From the beginning, The Flowers of War director Zhang Yimou knew he wanted Christian Bale for the pivotal role of John Miller, an American mortician who takes on the guise of a priest during a life-changing few days while trapped in ’30s war-torn Nanjing. It was a dream for Yimou, but making it happen was a major coup for a Chinese film production. ‘This is the first real collaboration with a major Hollywood star in more than 100 years of Chinese film history,’ notes producer Zhang Weiping. But Yimou didn’t need to worry; Bale couldn’t resist the opportunity to work with what he calls ‘a master director’ on this new film.
‘I certainly thought I wasn’t going to get another chance to do something like this again,’ says the 38-year-old actor. ‘I also really didn’t know what to expect – which made me want to do it even more. Yimou makes staggeringly beautiful movies with real substance, and brilliant characters. He balances it all. He’s a proper filmmaker. For him, everything is important. That’s why it was so great to have this chance to work with him.’
In some ways the movie was a homecoming for Bale, who made one of his very first films in China, coming to the fore as a 13-year-old in the lead role of Steven Spielberg’s Empire of the Sun, an adaptation of JG Ballard’s classic tale of a coming-of-age expat in ’40s Shanghai. Since then, Bale has gone on to a wide range of often unnerving performances in such films as American Psycho, The Machinist, Werner Herzog’s Rescue Dawn, Christopher Nolan’s The Prestige, James Mangold’s 3:10 to Yuma and Michael Mann’s Public Enemies. Bale’s most popular commercial success came as the iconic superhero Batman in the blockbusters Batman Begins and sequel The Dark Knight. Last year he picked up his first Academy Award for Best Supporting Actor as the troubled boxing legend Dicky Eklund in David O Russell’s The Fighter.
In The Flowers of War, Bale is thrust into the chaotic milieu of the Nanjing massacre of 1937, where an estimated 250,000 Chinese were killed in a tragic six-week period. In what is described by the studio as an ‘epic tale of love and war’, Bale plays American priest Miller, one of a number of outcasts who emerge against the Japanese occupation.
‘I’d heard about the Nanjing massacre, but I didn’t really know much about it before this movie,’ admits Bale. ‘Yimou brought me a whole stack of books and materials about the period and everything that took place. There was an incredible amount to learn.
‘The character of John Miller is based on a few different real Americans in Nanjing in 1937, but he’s also a fictional creation. He’s a bit of a drifter, an opportunist and a guy who likes a good time. Suddenly he’s stuck in the middle of the war zone. In his head, he just wants to make a bit of cash and get out, [but] he gets swept up in the events. He finds himself going from being someone who’s just passing through, someone with no attachment to these people trying to survive, to becoming something bigger than himself, someone deeply immersed in their plight.’
Used to playing larger-than-life Hollywood roles, Bale was surprised by how much Yimou worked to make his characters seem ordinary, and even ugly. ‘Probably every single adult character in the film, my character included, is someone who you’d think would never put their life on the line,’ Bale notes. ‘There’s seemingly nothing heroic about them. And that’s what makes this story so interesting. Ultimately these same people come up with this devastatingly brave idea of how to protect the most innocent and vulnerable among them. I found it a very human and very moving story.’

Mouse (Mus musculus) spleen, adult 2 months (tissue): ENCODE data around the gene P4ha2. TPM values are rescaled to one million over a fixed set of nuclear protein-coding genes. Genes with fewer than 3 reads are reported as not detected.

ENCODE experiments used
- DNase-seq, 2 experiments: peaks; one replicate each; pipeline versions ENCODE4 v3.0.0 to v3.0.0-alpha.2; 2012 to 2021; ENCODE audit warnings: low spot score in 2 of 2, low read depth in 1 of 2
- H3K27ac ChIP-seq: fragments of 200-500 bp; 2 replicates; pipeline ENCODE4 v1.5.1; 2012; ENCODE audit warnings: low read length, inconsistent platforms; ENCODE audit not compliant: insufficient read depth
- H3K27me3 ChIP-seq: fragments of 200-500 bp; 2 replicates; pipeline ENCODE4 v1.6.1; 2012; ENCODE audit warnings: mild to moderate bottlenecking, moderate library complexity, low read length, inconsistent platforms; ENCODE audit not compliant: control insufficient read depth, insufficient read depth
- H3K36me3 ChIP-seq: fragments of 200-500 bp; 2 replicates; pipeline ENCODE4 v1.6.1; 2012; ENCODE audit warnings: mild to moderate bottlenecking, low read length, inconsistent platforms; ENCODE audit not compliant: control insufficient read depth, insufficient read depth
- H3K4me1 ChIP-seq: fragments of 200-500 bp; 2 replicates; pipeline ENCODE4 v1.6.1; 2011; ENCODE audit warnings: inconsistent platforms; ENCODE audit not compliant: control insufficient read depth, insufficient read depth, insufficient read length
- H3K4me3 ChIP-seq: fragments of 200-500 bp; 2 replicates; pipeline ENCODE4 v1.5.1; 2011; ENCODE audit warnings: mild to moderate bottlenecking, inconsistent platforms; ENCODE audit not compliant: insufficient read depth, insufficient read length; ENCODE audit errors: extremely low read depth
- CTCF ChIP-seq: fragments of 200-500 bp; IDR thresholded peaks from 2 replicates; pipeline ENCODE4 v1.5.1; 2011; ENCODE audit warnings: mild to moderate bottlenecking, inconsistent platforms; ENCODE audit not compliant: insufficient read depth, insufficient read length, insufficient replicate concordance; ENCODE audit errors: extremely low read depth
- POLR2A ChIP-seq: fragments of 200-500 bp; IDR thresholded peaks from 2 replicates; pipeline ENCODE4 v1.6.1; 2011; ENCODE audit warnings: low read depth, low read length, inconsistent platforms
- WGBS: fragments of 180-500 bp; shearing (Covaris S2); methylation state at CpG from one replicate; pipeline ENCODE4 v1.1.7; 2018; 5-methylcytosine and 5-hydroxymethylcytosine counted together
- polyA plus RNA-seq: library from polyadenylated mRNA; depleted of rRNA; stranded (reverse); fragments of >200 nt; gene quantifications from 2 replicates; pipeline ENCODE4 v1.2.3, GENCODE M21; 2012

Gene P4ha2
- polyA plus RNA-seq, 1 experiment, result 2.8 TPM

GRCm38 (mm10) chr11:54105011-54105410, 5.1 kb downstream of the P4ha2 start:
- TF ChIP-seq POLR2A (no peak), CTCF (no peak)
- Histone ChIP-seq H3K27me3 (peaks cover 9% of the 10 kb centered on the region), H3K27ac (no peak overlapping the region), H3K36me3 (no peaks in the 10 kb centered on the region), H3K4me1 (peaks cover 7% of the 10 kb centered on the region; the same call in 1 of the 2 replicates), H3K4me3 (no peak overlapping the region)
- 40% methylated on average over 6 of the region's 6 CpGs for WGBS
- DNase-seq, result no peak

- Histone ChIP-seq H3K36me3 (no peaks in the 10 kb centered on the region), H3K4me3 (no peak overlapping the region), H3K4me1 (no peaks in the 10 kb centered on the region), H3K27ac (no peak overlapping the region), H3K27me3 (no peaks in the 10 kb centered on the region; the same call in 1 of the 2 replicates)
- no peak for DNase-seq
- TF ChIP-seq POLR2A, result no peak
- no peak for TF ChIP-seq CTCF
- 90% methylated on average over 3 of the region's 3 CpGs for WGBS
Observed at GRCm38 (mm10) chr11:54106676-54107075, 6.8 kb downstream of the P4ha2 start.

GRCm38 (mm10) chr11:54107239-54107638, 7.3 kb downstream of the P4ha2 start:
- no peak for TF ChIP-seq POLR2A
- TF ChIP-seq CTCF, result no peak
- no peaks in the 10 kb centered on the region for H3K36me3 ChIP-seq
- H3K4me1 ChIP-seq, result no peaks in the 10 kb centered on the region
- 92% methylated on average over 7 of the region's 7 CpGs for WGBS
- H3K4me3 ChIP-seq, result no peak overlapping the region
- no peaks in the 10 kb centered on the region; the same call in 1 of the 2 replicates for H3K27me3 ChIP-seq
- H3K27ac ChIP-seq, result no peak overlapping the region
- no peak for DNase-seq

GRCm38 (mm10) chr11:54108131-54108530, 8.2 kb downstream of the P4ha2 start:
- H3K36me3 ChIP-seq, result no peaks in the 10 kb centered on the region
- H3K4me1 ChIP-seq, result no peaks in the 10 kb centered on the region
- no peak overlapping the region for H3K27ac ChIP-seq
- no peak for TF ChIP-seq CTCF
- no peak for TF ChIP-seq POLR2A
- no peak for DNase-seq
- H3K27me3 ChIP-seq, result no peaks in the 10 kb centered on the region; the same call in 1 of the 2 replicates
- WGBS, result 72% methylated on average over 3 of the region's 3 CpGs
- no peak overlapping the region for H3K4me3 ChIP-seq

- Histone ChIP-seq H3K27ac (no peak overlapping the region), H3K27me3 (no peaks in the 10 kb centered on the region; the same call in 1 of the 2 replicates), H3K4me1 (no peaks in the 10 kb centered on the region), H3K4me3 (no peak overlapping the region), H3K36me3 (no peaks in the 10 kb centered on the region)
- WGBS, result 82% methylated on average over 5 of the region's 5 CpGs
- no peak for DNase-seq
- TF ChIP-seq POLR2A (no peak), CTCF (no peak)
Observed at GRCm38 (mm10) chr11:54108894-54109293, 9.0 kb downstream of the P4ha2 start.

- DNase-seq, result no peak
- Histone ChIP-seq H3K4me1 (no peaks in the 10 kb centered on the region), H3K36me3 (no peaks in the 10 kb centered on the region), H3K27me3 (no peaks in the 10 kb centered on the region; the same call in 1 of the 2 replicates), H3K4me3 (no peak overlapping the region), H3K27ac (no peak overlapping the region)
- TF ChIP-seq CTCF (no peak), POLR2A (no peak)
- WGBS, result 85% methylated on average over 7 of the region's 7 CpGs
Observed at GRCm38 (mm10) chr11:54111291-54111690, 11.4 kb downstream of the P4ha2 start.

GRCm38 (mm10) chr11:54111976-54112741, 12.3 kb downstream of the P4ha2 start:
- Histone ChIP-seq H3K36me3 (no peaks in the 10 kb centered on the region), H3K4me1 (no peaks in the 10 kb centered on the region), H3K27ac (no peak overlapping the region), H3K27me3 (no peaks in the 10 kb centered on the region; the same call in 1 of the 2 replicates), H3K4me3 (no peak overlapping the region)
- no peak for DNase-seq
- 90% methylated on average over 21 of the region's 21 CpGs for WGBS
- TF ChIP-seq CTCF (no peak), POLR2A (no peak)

Playing Bale’s romantic foil is Chinese newcomer Ni Ni, a 23-year-old student who was cast after an extensive search by the filmmakers. ‘The crew first came to my school,’ explains Ni, who was asked to audition for Yimou in Shanghai. ‘I was already familiar with Zhang Yimou’s movies, such as House of Flying Daggers and Hero… and then I got to meet him,’ recalls the actress. ‘We just talked about my family, my studies and what I was like as a person – he was incredibly kind. The big surprise, of course, was to find out I’d be playing opposite Christian Bale. I was completely stunned – I’d never dreamed of becoming an actress.’
Most of the courtesans and school children seen in the film were cast in the same way, with Yimou going out in search of the raw naturalism of non-actors. The rest of the supporting cast are from both Japan and across China. Tong Dawei, regarded as one of the leading young actors in China, plays the self-sacrificing military hero Major Li, while popular TV presenter and talk-show host Cao Kefan is Mr Meng, a civilian attempting to save the life of his daughter. From Japan, Yimou recruited the talents of Atsuro Watabe (A Quiet Life) as Colonel Hasegawa, the commander of the Japanese forces in Nanjing, and Shigeo Kobayashi (Todai) as Lieutenant Kato, his ruthless sidekick.
‘It wasn’t exactly the same as other productions,’ admits Yimou, reflecting on the multinational cast. ‘I called the shots in English when I was shooting and this was new for me – I don’t really speak English.
I found that even though different nationalities may have different habits and work styles, our common understanding of this film and the desire to tell a compelling story is what held us together as a team.’
Flowers of War is in UAE cinemas from Thursday April 26.
Read Time Out's review of The Flowers of War here.